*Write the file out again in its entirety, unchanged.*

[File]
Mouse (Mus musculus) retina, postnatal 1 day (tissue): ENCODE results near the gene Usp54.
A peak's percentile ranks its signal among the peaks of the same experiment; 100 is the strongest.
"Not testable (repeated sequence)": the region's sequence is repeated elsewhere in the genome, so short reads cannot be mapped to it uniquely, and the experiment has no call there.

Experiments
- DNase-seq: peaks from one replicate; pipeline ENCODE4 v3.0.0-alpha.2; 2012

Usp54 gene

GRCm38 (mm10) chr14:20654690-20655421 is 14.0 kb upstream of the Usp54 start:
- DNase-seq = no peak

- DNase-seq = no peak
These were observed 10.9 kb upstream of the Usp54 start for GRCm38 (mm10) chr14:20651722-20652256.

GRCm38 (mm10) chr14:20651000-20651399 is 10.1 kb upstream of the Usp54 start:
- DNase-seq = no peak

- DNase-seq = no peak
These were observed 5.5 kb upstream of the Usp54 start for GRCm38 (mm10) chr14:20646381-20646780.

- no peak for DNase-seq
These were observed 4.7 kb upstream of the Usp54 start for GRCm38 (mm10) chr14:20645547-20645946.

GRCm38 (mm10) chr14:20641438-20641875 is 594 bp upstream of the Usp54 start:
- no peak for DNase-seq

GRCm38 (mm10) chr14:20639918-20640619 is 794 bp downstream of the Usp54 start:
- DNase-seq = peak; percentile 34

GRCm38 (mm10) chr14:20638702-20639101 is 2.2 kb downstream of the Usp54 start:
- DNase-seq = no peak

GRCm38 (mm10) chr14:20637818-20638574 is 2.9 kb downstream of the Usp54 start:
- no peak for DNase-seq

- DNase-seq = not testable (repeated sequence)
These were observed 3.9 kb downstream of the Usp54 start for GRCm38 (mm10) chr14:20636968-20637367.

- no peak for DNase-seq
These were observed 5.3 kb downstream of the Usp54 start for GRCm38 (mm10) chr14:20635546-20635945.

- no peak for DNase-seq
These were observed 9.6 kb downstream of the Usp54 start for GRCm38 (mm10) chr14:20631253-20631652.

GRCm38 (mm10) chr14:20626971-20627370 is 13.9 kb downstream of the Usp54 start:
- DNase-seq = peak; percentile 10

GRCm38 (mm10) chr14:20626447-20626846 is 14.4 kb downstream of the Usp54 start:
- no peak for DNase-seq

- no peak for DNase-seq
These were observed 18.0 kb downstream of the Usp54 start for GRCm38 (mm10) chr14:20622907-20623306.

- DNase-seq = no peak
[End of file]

Mouse (Mus musculus) retina, postnatal 1 day (tissue): ENCODE results near the gene Usp54.
A peak's percentile ranks its signal among the peaks of the same experiment; 100 is the strongest.
"Not testable (repeated sequence)": the region's sequence is repeated elsewhere in the genome, so short reads cannot be mapped to it uniquely, and the experiment has no call there.

Experiments
- DNase-seq: peaks from one replicate; pipeline ENCODE4 v3.0.0-alpha.2; 2012

Usp54 gene

GRCm38 (mm10) chr14:20654690-20655421 is 14.0 kb upstream of the Usp54 start:
- DNase-seq = no peak

- DNase-seq = no peak
These were observed 10.9 kb upstream of the Usp54 start for GRCm38 (mm10) chr14:20651722-20652256.

GRCm38 (mm10) chr14:20651000-20651399 is 10.1 kb upstream of the Usp54 start:
- DNase-seq = no peak

- DNase-seq = no peak
These were observed 5.5 kb upstream of the Usp54 start for GRCm38 (mm10) chr14:20646381-20646780.

- no peak for DNase-seq
These were observed 4.7 kb upstream of the Usp54 start for GRCm38 (mm10) chr14:20645547-20645946.

GRCm38 (mm10) chr14:20641438-20641875 is 594 bp upstream of the Usp54 start:
- no peak for DNase-seq

GRCm38 (mm10) chr14:20639918-20640619 is 794 bp downstream of the Usp54 start:
- DNase-seq = peak; percentile 34

GRCm38 (mm10) chr14:20638702-20639101 is 2.2 kb downstream of the Usp54 start:
- DNase-seq = no peak

GRCm38 (mm10) chr14:20637818-20638574 is 2.9 kb downstream of the Usp54 start:
- no peak for DNase-seq

- DNase-seq = not testable (repeated sequence)
These were observed 3.9 kb downstream of the Usp54 start for GRCm38 (mm10) chr14:20636968-20637367.

- no peak for DNase-seq
These were observed 5.3 kb downstream of the Usp54 start for GRCm38 (mm10) chr14:20635546-20635945.

- no peak for DNase-seq
These were observed 9.6 kb downstream of the Usp54 start for GRCm38 (mm10) chr14:20631253-20631652.

GRCm38 (mm10) chr14:20626971-20627370 is 13.9 kb downstream of the Usp54 start:
- DNase-seq = peak; percentile 10

GRCm38 (mm10) chr14:20626447-20626846 is 14.4 kb downstream of the Usp54 start:
- no peak for DNase-seq

- no peak for DNase-seq
These were observed 18.0 kb downstream of the Usp54 start for GRCm38 (mm10) chr14:20622907-20623306.

- DNase-seq = no peak